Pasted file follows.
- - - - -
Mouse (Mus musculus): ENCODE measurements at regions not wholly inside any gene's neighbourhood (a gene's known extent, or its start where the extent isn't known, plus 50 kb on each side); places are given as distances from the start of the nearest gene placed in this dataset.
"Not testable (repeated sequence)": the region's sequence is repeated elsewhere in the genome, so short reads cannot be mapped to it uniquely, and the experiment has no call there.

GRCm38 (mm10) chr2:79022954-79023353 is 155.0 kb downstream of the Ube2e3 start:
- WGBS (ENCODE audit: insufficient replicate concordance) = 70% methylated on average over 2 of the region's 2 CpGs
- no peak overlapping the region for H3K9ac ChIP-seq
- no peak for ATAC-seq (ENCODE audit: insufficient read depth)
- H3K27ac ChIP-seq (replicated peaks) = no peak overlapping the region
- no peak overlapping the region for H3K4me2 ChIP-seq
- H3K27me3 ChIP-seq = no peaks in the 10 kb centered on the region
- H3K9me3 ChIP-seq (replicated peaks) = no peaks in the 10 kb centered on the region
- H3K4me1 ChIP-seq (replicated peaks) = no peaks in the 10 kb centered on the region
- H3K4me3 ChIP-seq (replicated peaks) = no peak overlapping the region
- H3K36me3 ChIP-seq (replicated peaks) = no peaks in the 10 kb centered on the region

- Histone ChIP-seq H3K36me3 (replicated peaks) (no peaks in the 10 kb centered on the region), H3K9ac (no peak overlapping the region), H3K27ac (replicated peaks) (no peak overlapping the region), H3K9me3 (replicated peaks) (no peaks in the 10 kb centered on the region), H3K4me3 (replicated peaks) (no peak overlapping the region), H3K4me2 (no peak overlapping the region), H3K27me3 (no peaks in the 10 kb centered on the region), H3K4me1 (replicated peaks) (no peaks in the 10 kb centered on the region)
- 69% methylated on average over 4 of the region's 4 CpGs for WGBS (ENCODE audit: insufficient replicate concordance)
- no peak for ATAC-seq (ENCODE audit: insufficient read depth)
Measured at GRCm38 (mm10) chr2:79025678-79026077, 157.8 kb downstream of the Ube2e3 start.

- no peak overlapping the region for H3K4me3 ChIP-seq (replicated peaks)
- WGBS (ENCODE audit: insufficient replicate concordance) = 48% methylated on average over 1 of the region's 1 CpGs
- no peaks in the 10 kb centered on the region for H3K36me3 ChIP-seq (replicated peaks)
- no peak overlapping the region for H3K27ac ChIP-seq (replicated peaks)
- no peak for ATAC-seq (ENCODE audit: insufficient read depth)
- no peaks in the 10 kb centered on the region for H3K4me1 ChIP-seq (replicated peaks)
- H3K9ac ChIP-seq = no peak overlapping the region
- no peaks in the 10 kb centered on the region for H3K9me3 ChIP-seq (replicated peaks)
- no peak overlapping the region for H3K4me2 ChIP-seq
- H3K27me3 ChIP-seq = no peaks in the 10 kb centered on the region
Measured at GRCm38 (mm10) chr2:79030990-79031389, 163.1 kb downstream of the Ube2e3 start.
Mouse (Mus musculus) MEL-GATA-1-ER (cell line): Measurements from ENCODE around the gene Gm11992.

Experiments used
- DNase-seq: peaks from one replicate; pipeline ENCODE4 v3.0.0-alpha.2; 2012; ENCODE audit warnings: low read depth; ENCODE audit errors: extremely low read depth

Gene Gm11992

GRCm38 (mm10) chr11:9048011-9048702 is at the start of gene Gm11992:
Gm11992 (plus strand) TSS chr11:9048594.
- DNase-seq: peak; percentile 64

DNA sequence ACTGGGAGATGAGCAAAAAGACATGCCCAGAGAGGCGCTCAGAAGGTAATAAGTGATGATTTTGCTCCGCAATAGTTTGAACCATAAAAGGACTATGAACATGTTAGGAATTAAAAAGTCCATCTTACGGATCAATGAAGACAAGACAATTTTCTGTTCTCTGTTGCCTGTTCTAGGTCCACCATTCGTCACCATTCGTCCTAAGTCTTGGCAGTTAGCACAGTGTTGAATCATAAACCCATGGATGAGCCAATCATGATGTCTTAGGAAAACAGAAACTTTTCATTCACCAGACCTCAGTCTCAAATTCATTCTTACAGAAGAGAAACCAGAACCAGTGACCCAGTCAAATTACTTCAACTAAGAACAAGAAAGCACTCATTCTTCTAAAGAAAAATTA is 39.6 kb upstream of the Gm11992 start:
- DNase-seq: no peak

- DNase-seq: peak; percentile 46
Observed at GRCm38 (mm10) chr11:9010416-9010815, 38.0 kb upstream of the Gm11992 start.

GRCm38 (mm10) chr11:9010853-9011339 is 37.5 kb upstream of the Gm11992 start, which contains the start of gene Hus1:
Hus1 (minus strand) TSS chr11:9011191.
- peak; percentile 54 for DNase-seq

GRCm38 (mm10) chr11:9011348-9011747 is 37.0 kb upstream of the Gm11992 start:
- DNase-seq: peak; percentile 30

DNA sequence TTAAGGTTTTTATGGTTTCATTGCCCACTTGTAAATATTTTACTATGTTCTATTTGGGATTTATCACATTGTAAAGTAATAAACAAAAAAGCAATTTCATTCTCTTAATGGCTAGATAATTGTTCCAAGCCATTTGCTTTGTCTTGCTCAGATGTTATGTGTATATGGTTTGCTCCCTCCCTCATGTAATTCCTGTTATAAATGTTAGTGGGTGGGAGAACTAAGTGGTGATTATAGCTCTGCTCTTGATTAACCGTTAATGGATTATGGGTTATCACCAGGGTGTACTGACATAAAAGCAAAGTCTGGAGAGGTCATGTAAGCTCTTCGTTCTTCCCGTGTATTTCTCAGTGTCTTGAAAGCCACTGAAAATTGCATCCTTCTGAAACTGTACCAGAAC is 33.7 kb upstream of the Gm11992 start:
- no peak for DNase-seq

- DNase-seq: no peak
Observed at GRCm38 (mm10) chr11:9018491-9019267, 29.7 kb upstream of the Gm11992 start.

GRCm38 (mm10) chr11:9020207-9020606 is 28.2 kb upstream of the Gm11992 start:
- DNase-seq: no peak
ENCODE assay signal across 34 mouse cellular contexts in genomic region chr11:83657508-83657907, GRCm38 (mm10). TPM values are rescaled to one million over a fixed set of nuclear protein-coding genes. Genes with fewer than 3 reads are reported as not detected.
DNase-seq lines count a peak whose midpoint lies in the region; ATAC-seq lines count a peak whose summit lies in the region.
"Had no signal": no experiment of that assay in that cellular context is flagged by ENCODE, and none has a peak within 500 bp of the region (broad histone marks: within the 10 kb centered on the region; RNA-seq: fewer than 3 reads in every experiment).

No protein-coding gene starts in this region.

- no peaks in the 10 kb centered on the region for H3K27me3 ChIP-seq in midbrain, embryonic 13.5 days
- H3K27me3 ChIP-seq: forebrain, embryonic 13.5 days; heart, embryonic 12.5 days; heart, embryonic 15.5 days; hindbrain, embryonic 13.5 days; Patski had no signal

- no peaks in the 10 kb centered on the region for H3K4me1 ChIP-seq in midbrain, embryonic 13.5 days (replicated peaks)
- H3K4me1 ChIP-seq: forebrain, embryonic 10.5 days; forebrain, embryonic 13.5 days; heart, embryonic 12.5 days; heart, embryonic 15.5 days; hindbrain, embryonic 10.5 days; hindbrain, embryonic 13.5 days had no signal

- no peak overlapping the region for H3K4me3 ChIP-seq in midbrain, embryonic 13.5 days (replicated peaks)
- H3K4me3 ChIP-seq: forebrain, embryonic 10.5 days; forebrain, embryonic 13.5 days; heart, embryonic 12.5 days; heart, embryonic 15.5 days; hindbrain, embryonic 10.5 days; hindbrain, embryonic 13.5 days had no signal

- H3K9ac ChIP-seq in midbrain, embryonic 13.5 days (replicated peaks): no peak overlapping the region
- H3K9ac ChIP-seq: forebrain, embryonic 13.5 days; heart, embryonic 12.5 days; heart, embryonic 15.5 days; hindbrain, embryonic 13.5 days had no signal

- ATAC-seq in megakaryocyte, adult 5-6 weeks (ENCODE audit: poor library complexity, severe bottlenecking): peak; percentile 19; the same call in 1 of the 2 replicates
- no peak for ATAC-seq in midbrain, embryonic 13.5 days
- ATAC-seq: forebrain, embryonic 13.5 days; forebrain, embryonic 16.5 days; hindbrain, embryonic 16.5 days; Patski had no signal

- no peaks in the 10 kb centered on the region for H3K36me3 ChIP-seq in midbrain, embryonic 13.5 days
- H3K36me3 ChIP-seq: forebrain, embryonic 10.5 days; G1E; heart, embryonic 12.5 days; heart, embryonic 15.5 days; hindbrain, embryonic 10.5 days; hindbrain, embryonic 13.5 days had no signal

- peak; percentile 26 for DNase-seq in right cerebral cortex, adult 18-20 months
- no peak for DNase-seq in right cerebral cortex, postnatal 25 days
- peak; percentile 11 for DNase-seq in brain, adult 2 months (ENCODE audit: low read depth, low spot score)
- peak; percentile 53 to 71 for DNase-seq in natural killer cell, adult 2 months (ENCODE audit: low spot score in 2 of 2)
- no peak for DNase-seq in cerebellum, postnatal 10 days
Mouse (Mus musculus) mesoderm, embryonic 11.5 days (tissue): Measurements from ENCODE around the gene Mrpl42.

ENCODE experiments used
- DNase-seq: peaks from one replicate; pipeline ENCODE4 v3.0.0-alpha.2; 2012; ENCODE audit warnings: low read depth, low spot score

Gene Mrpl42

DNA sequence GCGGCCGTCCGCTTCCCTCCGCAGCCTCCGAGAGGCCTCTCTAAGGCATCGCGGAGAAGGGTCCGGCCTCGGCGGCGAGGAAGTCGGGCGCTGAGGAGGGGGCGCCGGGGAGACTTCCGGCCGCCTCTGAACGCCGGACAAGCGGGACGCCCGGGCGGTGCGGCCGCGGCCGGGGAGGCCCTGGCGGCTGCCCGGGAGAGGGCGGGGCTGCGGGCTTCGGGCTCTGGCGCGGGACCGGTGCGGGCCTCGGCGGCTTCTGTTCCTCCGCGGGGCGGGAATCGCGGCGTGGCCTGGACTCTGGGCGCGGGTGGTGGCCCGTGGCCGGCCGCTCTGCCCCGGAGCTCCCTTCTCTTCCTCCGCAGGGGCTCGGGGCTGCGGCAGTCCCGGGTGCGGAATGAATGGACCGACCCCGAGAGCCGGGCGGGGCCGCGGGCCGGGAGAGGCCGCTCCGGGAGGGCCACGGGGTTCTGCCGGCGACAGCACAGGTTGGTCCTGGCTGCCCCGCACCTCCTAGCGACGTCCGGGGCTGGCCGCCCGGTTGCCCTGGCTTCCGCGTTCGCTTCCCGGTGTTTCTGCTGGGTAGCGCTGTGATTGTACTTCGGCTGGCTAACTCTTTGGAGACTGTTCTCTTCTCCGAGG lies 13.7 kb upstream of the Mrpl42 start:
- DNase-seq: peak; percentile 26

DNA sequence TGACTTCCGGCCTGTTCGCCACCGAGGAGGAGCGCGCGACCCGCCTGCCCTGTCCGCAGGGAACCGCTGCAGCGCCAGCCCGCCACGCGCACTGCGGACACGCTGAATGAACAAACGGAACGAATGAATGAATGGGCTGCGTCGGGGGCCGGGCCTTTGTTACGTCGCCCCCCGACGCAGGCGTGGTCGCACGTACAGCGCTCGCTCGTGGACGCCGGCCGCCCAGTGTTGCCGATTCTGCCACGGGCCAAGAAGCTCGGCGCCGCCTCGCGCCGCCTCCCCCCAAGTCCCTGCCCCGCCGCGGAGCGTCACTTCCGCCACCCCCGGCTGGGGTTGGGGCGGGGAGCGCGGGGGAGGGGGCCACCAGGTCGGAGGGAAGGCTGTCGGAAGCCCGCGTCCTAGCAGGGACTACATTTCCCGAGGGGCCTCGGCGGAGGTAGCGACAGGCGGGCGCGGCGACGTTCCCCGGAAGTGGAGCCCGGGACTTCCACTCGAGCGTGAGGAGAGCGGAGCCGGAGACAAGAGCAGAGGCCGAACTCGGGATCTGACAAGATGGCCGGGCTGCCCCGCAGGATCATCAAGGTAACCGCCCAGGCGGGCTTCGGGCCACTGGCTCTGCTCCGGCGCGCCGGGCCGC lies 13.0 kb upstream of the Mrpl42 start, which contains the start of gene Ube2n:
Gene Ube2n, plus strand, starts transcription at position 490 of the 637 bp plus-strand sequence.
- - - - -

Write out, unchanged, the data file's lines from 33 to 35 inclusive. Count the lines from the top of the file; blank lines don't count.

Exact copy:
GRCm38 (mm10) chr11:9048011-9048702 is at the start of gene Gm11992:
Gm11992 (plus strand) TSS chr11:9048594.
- DNase-seq: peak; percentile 64